Once upon a time I used to enjoy singing Magnificat - now I ride them. Well, I rode all over this one! Charlotte says I'm training hard. And I reckon she knows a thing or two about training. When the going got tough (which it did at a number of points along the way) I reminded myself of this - "shut up legs, you're in training!"
The forecast for blistering heat (and more reliable recent conditions) did not deter me from a seriously early start to get down to Newbury and join the throng. Over 2,000 likeminded cyclists - all of us, out of our minds.
During the 82 mile circuit I found myself pondering a great many things, navigating some demanding South facing hills with the sun beating down on myself and my companions... It occurred to me, as it has in the past, that there are a great many lessons to be learnt from the saddle, applicable elsewhere.
Make no assumptions. One may have been taught that what goes up must come down. This is only partly true. Experience tells me that it's best to assume very little, and that it's best to simply get on with it. Thinking about hills does not get you up them, in the same way that merely considering the obstacles that stand between us and our goals does not usually get us past them.
The second assumption to address and deconstruct is that the downhills are easier than the uphills. My forearms, neck, back and shoulders reveal a different story. Descending into the unknown is never easy. None of the journey is likely to be plain sailing. Vigilance and diligence are required whatever the terrain.
The marshalls along the route reminded me of another crucial tidbit - look before you leap! They flagged up junctions where caution was advised (and advisable). But that's all they did. They didn't wield lollipops. There is wisdom on offer, but no one's going to carry you there. Knowledge is not much use when out on a ride - it's experience that counts.
Whilst it felt as though I was overtaken by the whole world and their wife yesterday, I knew I was not alone. People would stop and help if I asked them to, and I had a phone number in the event of an emergency. A good reminder really - I need never feel alone, and support is only ever a phone call away.
The food stations, to my mind essential on these long journeys, are about keeping going. Finding what works, and then using it. Keeping topped up, and avoiding hunger.
In order to stay on the road, it's vital to keep one's bike in good working order. Carrying a toolkit at all times is important, as you never know when you're going to run into trouble. There will be potholes along the way...
There is no point comparing using only one's eyes. Whilst I appreciate a shiny (ideally Italian carbon frame with impressive wheels) bike, it's not really about the kit. Appearances can be deceptive. It's essential to actually walk the walk. As a wise someone pointed out to my yesterday - if you've got the money, it's easier to buy the pricey bike than get out and actually do the training. I've yet to hear of someone that is truly happy simply because of their material comfort. Often it's the opposite.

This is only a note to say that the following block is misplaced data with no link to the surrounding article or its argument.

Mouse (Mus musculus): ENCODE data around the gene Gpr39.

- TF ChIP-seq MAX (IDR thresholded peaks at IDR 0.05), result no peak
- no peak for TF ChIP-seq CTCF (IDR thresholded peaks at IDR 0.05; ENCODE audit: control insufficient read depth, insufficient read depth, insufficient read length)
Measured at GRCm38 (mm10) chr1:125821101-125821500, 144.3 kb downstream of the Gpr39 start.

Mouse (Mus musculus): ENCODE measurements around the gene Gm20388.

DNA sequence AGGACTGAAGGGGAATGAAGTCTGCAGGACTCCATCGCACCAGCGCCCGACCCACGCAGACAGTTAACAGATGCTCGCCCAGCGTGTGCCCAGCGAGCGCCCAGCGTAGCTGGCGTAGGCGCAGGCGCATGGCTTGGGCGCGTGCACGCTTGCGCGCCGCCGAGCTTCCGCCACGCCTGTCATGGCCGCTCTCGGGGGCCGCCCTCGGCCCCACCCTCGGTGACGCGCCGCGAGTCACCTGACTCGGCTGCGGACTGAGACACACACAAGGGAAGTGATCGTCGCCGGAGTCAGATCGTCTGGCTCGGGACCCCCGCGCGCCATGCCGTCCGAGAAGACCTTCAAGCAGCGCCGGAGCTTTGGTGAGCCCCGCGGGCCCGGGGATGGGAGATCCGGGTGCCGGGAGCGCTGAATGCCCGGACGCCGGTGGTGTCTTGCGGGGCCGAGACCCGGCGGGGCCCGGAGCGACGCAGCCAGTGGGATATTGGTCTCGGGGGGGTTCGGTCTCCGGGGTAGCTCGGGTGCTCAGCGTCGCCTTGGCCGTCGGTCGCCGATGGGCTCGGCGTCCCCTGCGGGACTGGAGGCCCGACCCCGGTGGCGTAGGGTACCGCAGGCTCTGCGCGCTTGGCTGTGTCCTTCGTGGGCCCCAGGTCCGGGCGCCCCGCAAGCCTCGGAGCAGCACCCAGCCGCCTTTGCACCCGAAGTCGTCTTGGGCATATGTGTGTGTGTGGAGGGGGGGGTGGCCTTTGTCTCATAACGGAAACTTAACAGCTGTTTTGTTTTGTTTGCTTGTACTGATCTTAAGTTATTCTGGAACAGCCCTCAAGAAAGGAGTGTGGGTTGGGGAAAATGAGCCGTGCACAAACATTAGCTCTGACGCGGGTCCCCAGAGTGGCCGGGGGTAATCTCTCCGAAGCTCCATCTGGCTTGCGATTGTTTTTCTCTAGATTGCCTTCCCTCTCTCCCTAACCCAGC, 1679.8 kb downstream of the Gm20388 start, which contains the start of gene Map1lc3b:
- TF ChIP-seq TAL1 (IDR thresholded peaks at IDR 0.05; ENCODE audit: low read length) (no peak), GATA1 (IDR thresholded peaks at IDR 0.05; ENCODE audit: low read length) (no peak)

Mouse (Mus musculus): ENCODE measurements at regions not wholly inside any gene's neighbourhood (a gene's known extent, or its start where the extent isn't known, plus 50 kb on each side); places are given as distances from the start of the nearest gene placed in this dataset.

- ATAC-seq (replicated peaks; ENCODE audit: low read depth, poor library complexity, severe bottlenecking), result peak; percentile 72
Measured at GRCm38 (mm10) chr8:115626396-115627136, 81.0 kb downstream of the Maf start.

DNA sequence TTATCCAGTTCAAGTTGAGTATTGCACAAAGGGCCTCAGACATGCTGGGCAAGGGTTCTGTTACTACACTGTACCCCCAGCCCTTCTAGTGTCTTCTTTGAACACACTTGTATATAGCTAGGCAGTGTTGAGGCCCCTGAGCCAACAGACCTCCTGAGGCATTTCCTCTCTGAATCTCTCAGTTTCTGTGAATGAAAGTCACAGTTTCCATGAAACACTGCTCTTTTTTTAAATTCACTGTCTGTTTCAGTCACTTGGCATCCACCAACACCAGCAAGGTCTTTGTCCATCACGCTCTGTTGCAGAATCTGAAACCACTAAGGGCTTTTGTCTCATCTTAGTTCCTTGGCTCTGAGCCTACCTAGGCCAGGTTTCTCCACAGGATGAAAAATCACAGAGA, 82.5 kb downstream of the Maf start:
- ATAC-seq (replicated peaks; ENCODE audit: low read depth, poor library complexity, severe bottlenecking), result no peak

The sportives I have been undertaking are not in fact races. Everyone who completes the course in one piece is a winner. Safety is paramount. Herein lies a good parallel - to take it easy. One mile at a time is how you get from the start to the finish. Together we get stronger, fitter and maybe even faster. But that's not really the aim.
Training is about putting the footwork in and I've certainly been doing that. Practice, practice, practice. If at first you don't succeed, try again. I have learnt so much over recent months. And have plenty more still to learn (like the basic art of bike maintenance - which will happen). There is always more to be learnt. What has been helpful has been the wisdom and experience available to me from the real 'winners' - the old timers who keep coming back. So, it's not so much the shiny new bikes I gravitate towards, but those that look to have clocked a few miles. Those who carry decent repair kits with all the essentials in the event of a mid-ride emergency (rather than those who are keen to shed the extra ounces in the interests of velocity).
Arriving early was a good move. Something I've picked up along the way. And there was tea and cake afterwards, and a healthy sense of fellowship. We all picked up medals. And most of us wore them. Because it's the taking part that matters.
No one said it would be an easy road. No one said it would be a flat road. But it is a well worn path that I have chosen to travel. The events I have signed up for are, for the most part, courses that have been completed by hundreds, if not thousands of other enthusiastic amateurs. They are not beyond my compact chainset (though my legs might protest otherwise).